Until 1968, minimum wage workers took frequent and big enough steps forward to make overall progress. Since 1968, when the minimum wage reached its peak buying power, workers have taken many steps backward for every step forward.
The July 24 minimum wage raise is so little, so late that workers will still make less than they did in 1997, adjusting for the increased cost of living, and way less than in 1968.
The decade between the federal minimum wage increase to $5.15 an hour on Sept. 1, 1997, and the July 24, 2007 increase to $5.85 was the longest period in history without a raise.
Gas prices rose from $1.23 to $2.97 a gallon in the same period. Now it's over $4.
The new $6.55 minimum wage is lower than the 1997 minimum wage, which is worth $6.88 in 2008 dollars, and way lower than the inflation-adjusted $9.86 minimum wage of 1968. For full-time workers that translates into $20,509 a year at the 1968 rate, compared with just $13,624 at the hourly rate of $6.55.
The minimum wage does not provide a minimally adequate living standard -- and it still won't when the last scheduled raise to $7.25 takes place next July.
Workers are constantly choosing what to go without -- "heat or eat," child care or health care.
Health care aides can't afford to take sick days. Retail clerks and child care workers depend on food banks. Security guards sleep at homeless shelters.
It wasn't always this way. Workers used to share in the gains of rising worker productivity.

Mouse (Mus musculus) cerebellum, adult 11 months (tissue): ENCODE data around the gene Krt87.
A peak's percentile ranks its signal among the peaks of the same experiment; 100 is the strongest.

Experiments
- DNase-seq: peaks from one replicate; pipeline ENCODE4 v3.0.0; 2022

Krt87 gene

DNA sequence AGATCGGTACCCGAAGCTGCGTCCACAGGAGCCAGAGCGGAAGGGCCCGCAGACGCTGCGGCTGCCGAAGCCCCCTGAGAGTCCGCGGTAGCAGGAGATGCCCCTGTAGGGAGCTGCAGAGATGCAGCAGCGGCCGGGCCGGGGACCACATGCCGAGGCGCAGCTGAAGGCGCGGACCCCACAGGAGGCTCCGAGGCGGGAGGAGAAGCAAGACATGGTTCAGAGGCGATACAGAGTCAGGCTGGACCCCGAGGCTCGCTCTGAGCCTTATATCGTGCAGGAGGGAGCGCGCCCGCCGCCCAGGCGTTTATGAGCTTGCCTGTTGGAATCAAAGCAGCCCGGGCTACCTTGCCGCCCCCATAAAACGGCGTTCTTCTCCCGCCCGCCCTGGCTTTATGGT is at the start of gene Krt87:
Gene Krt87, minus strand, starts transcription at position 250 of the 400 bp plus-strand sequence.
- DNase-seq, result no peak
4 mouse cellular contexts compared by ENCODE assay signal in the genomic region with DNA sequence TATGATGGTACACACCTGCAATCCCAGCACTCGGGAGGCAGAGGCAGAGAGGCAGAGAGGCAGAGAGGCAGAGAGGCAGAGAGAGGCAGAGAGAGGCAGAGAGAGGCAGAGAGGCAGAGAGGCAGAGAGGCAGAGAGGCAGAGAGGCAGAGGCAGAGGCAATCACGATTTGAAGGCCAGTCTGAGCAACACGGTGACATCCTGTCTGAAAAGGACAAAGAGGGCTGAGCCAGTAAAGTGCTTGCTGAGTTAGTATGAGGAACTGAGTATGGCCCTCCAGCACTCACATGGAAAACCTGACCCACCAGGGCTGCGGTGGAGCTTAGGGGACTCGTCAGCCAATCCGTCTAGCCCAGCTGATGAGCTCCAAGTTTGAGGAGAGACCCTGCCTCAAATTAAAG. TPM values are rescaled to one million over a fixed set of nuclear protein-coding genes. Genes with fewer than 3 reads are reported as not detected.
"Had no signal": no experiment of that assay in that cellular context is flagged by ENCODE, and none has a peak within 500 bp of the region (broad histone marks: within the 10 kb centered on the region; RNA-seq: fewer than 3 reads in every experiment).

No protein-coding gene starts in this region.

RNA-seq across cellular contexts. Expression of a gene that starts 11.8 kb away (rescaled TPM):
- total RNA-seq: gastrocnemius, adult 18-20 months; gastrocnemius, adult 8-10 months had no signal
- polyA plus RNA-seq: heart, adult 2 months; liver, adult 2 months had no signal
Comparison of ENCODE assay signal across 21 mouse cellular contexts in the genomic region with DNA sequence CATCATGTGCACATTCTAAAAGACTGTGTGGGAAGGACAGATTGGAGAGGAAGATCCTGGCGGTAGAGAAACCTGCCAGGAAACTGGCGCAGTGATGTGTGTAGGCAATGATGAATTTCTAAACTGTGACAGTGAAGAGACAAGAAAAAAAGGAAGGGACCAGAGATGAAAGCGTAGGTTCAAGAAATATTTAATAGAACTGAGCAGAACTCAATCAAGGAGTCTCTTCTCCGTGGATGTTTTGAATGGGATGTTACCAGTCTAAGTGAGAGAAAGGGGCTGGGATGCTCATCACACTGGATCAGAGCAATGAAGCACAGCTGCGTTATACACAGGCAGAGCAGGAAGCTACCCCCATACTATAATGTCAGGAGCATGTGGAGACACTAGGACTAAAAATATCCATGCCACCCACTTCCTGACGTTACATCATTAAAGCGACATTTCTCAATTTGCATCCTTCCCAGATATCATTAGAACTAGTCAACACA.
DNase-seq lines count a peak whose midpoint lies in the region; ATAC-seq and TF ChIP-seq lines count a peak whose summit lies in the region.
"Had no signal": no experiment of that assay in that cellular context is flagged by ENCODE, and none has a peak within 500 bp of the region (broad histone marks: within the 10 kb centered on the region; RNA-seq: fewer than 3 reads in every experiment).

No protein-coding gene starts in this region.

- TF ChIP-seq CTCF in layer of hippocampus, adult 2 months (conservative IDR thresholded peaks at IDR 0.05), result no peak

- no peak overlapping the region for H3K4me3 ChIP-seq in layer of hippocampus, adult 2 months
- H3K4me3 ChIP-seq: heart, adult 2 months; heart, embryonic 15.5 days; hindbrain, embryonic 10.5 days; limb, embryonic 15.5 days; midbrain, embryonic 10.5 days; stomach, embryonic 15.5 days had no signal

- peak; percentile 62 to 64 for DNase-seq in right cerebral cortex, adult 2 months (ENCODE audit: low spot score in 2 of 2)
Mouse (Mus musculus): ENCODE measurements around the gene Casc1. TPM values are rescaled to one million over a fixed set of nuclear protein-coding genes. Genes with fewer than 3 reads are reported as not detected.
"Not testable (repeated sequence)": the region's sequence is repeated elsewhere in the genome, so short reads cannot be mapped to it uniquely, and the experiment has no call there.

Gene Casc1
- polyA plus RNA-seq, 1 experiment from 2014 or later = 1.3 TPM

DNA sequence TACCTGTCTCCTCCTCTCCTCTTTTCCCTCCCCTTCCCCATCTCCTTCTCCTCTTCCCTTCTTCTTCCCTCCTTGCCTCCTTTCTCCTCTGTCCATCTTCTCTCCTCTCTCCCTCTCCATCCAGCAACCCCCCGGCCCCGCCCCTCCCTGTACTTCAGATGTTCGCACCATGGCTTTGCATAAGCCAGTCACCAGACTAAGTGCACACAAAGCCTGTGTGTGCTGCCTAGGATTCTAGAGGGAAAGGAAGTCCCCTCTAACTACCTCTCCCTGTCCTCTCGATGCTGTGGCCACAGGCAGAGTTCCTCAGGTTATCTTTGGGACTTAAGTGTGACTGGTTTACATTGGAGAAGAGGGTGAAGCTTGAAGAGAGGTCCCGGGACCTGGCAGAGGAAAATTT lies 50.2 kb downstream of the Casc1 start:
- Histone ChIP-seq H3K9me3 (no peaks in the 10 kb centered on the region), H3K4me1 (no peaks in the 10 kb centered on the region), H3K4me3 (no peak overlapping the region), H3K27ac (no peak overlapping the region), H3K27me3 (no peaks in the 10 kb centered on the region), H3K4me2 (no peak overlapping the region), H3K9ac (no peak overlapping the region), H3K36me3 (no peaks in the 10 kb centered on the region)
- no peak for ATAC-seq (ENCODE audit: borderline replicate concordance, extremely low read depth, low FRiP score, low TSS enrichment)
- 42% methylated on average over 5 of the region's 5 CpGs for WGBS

Between 1947 and 1973, worker productivity rose 104 percent and the minimum wage rose 101 percent, adjusting for inflation. The middle class grew.
Between 1973 and 2007, productivity rose 83 percent and the minimum wage fell 22 percent, adjusting for inflation. Average worker wages fell 10 percent while domestic corporate profits rose 219 percent, and profits in the disproportionately low-wage retail industry jumped 346 percent. More jobs paid poverty wages.
Higher education does not protect you from falling wages. The inflation-adjusted wages of recent college graduates were lower in 2007 than they were in 2001.
There's been a massive shift of income from the bottom and middle to the top. The richest 1 percent of Americans has increased their share of the nation's income to a higher level than any year since 1928, the eve of the Great Depression.
Our modern robber baron age features people like Countrywide Financial CEO Angelo Mozilo. He pocketed $103 million last year as the subprime mortgage ponzi scheme morphed into the worst financial crisis since the Depression.
Minimum wage workers don't put raises into predatory lending, commodity speculation or offshore tax havens. They recycle their needed raises back into local businesses and the economy through increased spending.
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